ior Rattler football players are ready to start this weekend’s homecoming game against Savanna State University with a whole new outlook.
Many senior students walking around the Florida A&M University campus this week will find their last homecoming a little emotional. For the 22 senior football players who will step into Bragg Memorial Stadium Saturday, that goes double.
Although many seniors have played in a homecoming game before, this one is special, for it will be their last time playing for that unique homecoming crowd of thousands of excited students, faculty and fans.
That “big sea of orange and green,” as senior wide receiver Rod Miller said, is something that has stuck with him. Miller, 25, a physical education student from Sarasota, remembers his first experience as a player stepping on the field to see a packed homecoming crowd.
“I was very excited. You have no idea what you are about to experience,” Miller said. “You really feel the affect of the larger than normal crowd.”
Senior quarterback Ben Dougherty admits that when there is quadruple the number of people in the stadium, as there is for most homecoming games, he performs better. Putting on a good show for the fans is something that stays on his mind, second only to getting that homecoming win.
It is a known fact that a victory in a homecoming game is a must. Senior players on the team know this well enough.
“The homecoming game is the Big Kahuna,” Miller said. For Miller, Dougherty and senior offensive lineman Fletcher Williams, homecoming week starts not on Monday, but Saturday evening after the homecoming game. For the three seniors, a victory is first and foremost.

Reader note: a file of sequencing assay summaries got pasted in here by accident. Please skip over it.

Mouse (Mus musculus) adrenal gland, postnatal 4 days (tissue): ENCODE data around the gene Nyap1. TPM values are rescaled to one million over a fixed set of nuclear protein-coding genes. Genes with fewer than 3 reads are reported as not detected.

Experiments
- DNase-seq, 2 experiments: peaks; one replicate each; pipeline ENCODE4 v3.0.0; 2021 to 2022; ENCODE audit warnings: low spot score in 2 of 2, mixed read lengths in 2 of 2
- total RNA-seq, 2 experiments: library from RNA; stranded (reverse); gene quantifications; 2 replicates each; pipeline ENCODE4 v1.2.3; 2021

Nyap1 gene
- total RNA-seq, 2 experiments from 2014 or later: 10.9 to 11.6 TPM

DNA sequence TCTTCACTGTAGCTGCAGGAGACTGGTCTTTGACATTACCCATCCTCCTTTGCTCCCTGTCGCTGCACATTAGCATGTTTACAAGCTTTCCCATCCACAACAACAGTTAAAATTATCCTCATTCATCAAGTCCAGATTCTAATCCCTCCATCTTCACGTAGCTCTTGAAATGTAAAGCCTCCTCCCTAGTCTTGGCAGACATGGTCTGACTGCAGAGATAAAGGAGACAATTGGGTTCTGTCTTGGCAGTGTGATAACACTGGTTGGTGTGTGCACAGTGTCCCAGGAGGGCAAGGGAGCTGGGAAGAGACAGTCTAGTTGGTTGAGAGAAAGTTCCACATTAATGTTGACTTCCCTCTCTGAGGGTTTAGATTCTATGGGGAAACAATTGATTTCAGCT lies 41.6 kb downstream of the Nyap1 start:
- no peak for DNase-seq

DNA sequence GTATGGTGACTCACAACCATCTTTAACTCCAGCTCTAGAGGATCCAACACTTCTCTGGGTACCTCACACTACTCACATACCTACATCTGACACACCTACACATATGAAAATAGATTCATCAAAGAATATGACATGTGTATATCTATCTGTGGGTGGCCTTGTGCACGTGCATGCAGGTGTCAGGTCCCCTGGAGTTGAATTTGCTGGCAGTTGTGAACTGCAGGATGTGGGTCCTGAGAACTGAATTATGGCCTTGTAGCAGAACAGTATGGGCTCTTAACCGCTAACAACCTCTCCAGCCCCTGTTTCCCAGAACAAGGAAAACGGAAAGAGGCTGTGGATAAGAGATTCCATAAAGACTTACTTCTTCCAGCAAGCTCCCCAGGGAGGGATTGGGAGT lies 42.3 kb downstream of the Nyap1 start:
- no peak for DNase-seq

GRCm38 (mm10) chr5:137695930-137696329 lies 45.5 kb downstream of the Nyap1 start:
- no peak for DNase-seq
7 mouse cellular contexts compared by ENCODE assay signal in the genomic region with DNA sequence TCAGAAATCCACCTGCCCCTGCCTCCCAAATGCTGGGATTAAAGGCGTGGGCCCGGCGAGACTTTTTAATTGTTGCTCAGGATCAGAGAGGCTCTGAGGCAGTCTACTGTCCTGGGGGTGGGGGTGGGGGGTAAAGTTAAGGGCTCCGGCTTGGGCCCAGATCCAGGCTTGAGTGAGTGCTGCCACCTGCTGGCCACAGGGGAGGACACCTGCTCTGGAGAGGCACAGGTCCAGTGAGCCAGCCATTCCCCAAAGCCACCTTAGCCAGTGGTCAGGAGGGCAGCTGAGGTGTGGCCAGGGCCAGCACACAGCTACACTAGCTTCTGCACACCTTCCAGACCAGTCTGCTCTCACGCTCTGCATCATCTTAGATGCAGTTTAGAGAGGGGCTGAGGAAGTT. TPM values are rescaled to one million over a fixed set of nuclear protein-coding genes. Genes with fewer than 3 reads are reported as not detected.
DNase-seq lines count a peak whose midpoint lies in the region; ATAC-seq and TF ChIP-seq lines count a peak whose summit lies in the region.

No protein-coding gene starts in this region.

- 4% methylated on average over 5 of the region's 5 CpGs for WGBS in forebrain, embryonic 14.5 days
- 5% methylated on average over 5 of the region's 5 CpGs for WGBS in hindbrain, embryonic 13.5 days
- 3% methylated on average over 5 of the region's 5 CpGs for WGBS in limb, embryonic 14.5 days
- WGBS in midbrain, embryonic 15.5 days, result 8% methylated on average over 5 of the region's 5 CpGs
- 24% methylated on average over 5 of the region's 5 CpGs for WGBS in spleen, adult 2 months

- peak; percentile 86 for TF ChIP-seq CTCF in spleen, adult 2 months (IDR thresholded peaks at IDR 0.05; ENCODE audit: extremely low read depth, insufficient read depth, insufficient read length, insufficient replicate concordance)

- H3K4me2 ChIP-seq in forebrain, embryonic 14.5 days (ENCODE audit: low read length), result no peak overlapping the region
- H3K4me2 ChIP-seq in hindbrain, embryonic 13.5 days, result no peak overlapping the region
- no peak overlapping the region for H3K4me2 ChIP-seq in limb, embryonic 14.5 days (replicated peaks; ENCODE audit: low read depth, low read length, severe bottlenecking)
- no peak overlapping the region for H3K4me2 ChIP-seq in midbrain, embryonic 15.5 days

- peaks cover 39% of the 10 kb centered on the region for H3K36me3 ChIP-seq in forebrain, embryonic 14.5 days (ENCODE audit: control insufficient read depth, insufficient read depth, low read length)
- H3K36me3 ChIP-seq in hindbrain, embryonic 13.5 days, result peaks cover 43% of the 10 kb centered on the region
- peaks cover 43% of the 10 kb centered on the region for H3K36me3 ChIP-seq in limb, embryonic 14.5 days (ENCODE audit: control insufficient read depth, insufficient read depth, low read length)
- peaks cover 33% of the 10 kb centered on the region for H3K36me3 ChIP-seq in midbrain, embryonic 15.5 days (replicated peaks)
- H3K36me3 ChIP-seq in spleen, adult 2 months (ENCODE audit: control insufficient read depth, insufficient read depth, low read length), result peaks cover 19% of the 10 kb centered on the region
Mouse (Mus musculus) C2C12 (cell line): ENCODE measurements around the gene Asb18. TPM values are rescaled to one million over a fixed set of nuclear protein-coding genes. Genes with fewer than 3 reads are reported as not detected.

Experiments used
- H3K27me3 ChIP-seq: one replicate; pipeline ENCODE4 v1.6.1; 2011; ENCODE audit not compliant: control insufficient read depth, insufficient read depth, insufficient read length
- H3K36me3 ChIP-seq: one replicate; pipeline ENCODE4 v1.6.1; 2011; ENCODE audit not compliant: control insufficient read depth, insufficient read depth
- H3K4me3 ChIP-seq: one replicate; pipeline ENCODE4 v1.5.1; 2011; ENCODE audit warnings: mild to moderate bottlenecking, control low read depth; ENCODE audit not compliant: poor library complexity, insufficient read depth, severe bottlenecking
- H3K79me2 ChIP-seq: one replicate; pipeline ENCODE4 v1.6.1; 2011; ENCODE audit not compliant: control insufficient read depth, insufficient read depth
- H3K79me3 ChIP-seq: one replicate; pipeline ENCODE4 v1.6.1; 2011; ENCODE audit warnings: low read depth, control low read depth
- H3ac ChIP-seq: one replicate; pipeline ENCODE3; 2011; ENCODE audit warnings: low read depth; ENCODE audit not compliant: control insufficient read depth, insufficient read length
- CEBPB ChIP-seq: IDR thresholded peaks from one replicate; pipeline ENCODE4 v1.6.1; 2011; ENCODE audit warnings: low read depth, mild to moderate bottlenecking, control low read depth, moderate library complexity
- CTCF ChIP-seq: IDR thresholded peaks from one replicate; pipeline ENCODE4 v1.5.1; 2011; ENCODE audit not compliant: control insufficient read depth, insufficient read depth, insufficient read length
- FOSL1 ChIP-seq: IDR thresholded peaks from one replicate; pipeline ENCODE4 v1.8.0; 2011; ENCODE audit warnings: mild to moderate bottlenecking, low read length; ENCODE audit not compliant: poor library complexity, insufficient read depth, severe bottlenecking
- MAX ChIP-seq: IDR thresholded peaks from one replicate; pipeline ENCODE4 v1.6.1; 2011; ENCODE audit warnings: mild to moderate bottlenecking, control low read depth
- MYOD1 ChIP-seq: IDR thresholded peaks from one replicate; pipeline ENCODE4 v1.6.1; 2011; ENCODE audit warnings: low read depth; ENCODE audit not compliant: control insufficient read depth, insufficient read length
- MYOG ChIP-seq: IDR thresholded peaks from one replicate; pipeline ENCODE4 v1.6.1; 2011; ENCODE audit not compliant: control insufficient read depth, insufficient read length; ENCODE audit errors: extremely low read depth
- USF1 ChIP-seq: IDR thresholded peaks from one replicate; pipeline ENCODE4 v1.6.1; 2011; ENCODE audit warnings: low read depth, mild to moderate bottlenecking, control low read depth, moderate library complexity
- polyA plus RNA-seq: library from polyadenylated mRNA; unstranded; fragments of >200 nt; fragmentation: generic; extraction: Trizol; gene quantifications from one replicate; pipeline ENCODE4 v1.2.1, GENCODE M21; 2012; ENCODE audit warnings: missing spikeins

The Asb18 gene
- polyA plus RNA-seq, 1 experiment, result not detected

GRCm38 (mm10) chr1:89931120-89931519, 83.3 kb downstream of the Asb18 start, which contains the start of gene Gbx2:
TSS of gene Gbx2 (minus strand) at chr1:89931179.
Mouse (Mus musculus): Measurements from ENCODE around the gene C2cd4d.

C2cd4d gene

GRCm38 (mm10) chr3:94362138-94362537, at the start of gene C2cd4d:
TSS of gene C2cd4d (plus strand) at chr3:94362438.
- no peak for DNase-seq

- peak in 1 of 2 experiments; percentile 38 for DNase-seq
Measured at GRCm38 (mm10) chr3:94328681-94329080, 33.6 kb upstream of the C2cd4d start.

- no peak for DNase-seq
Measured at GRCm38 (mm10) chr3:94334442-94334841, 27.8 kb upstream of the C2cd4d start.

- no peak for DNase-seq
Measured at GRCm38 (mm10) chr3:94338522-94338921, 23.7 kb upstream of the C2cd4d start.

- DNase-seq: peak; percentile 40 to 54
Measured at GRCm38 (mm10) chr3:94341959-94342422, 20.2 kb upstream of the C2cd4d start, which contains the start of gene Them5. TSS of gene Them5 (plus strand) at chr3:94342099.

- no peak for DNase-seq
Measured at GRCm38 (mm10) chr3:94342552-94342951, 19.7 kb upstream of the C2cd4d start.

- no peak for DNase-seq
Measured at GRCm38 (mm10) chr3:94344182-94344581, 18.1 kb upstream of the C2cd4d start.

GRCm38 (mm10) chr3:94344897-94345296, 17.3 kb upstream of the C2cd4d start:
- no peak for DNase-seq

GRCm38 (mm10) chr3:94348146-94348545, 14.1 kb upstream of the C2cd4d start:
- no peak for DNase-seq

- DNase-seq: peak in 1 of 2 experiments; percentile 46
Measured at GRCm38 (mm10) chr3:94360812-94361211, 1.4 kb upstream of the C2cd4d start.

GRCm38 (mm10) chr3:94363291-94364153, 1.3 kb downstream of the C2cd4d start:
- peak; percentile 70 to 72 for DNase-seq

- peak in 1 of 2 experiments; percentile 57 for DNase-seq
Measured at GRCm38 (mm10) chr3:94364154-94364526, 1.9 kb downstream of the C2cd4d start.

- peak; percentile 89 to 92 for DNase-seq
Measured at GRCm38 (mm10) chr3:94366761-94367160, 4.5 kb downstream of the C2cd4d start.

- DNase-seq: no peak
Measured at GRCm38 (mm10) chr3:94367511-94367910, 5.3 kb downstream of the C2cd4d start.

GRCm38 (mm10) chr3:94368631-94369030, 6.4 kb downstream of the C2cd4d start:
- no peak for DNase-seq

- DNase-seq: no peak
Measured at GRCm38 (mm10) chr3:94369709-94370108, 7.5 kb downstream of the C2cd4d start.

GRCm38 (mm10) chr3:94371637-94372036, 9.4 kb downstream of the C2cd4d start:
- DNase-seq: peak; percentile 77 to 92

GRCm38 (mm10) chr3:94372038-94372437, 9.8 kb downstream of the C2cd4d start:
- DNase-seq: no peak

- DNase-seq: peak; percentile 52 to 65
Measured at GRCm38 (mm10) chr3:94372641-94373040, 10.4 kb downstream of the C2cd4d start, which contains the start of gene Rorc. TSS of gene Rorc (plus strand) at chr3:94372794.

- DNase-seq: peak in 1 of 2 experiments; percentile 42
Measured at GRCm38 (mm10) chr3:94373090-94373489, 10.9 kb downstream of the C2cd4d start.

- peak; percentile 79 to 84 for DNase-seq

“It’s all for nothing if you don’t win.” Dougherty said.
With winning on the minds of the senior Rattlers the approach to homecoming week is business as usual.
“You do your job first and then have fun,” said Williams, 23, a computer information systems student from Pensacola.
“For me, it’s just a regular week of work. It’ll hit me on Friday,” Williams said about the fact that it will be his fourth and last time playing in a FAMU homecoming game.
The team’s rigid practice schedule prevents players from being overly involved in the actual homecoming festivities. Williams said he would like to go to certain events, such as the Dorm Step Show, and Miller would like to see the band and some of the halftime show if he wouldn’t “get killed trying to take a peak out of the locker room door.”
However, both must wait until after the game is over to let their guard down. Although Williams said his homecoming celebration would start during the game, Dougherty and Miller expect to begin theirs afterward. Miller and Williams said the team’s after-game celebrations would include taking the quarterback out no matter what.
“The quarterback will be kidnapped,” Miller and Williams joked.
More than ever, the hope is that all their hard work will be worth it, as often times it is.
Last year’s homecoming showed the Rattlers take on Norfolk State University and win, 60-10. That homecoming win left the players as well as the fans with excitement that would stick around.
“We were ridin’ high from that weekend, and it helped us the next week against Florida Atlantic University.” Dougherty said.
He hopes this year’s homecoming game will do the same thing for the team by “getting them on track.”
For Dougherty, Miller, Williams and many other senior players, walking out to play in front of a packed homecoming crowd for the last time will be an event to remember.
“To come out and see all that orange and green makes your eyes water. And it will be more special because it is my last,” Miller said.
Contact Meghan Lishamer at firstname.lastname@example.org.